Glaciers slowly grind their way over mountains and plains, moving immense boulders and carving out fjords. That’s true in temperate regions, where glaciers—glacially—flow downhill. Over thousands of years, the frozen masses can scrape miles off of mountains. Researchers call it the glacial buzz-saw.
But for the very coldest climes, researchers now offer a counter-intuitive view of glaciers – they actually help mountains grow. The finding was published in the journal Nature. [Stuart Thomson et al., http://bit.ly/aIAKcW]
A team led by scientists from the University of Arizona studied mountains in remote areas of Patagonia in South America.The Andes are actively growing. Hot rocks are shoved to the top, and erosion brings them back down the sides.The team collected 146 samples of rocks from mountainsides and then dated the rocks’ so-called cooling age, which reveals when the rock was exposed by erosion.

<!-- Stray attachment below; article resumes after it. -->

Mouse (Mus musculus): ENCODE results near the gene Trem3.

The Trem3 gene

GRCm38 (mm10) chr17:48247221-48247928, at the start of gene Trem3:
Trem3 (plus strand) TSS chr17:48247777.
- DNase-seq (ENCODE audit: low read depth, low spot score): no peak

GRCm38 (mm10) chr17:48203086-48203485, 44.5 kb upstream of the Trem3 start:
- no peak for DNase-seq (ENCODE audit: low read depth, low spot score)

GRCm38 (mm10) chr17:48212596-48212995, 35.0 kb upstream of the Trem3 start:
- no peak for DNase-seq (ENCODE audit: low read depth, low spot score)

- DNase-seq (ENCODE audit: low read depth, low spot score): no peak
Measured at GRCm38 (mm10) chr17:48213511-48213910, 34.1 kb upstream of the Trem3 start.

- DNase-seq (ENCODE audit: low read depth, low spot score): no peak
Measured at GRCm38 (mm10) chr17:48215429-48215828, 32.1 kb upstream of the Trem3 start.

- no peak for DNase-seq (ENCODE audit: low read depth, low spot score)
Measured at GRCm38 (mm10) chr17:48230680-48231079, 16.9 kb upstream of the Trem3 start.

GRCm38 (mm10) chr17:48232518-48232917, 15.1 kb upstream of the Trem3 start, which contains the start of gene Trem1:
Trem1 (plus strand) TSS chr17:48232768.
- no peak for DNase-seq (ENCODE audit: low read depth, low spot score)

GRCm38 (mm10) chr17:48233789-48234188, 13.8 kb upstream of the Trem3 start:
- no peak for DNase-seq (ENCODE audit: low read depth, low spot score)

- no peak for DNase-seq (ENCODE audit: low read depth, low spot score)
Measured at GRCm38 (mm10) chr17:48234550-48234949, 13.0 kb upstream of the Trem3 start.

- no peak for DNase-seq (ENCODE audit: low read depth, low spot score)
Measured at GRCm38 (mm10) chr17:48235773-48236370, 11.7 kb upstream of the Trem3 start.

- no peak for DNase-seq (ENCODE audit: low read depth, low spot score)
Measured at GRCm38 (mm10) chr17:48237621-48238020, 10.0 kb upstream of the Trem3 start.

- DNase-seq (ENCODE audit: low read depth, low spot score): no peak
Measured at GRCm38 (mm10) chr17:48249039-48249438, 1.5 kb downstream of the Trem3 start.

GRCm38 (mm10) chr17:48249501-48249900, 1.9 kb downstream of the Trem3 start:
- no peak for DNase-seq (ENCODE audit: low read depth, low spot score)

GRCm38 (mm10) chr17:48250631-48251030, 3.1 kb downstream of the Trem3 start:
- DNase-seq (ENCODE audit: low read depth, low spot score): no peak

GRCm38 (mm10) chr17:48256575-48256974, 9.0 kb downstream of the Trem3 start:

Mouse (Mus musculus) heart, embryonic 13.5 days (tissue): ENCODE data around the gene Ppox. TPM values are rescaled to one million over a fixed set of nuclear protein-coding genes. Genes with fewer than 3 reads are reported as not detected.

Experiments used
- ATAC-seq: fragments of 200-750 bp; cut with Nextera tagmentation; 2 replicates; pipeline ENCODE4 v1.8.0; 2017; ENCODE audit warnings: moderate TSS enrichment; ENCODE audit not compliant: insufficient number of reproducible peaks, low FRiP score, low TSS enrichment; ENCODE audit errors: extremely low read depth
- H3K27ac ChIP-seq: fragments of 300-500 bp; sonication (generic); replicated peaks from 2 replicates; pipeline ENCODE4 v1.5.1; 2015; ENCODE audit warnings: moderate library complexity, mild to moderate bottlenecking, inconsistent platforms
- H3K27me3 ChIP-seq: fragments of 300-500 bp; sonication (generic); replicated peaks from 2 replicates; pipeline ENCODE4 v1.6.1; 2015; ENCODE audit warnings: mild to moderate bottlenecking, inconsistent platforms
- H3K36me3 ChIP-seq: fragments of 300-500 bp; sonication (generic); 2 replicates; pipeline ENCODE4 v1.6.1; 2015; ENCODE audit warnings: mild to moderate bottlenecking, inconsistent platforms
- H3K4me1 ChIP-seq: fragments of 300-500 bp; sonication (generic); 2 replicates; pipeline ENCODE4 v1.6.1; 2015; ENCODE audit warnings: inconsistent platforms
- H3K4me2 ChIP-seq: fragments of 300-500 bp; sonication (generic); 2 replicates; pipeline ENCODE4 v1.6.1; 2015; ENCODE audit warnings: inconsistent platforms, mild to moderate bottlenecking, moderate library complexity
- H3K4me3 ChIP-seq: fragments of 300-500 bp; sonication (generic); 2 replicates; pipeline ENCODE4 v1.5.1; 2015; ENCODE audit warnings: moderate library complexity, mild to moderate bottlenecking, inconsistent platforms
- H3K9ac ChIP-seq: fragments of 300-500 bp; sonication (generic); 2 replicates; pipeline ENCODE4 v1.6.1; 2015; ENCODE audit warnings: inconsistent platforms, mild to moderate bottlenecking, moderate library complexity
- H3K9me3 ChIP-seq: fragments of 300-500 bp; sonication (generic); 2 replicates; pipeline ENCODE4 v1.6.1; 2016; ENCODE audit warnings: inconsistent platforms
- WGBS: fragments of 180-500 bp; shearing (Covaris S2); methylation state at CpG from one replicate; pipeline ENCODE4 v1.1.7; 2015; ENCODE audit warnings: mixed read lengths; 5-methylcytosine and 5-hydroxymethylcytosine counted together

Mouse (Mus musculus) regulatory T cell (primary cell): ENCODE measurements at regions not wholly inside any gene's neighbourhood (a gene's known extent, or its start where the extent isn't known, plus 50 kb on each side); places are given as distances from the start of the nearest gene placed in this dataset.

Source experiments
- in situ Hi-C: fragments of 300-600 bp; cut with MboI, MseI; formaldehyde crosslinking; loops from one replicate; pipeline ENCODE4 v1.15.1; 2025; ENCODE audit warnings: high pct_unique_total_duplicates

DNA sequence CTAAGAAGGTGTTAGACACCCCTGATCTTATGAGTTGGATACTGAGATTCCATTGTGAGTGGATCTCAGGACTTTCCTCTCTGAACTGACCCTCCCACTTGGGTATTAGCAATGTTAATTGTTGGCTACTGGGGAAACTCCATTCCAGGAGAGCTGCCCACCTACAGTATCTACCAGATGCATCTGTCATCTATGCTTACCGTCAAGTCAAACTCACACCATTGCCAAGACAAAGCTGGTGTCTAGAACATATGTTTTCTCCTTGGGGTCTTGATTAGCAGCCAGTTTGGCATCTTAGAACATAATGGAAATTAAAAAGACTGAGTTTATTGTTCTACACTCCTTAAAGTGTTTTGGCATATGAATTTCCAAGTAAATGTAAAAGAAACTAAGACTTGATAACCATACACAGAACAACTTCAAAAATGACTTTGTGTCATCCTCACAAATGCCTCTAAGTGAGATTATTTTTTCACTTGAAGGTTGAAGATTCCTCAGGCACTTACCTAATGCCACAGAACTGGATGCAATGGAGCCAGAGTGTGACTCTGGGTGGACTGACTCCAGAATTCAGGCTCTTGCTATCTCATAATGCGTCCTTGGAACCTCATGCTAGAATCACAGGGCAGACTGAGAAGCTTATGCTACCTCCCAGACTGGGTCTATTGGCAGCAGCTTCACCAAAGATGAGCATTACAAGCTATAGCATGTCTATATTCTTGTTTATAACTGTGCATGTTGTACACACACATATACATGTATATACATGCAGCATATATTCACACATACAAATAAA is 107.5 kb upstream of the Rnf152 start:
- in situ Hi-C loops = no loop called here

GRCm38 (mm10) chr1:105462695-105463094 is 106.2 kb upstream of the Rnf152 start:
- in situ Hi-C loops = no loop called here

They found that erosion happened faster in the warmer mountains to the north, and more slowly in the colder mountains in the south. Turns out that when glaciers are cold enough they don’t move much. Instead, they seal the mountains, protecting them from erosion. The scientists call the effect "glacial-armoring": an invaluable assist for peak performance.
[Scientific American is part of Nature Publishing Group.]
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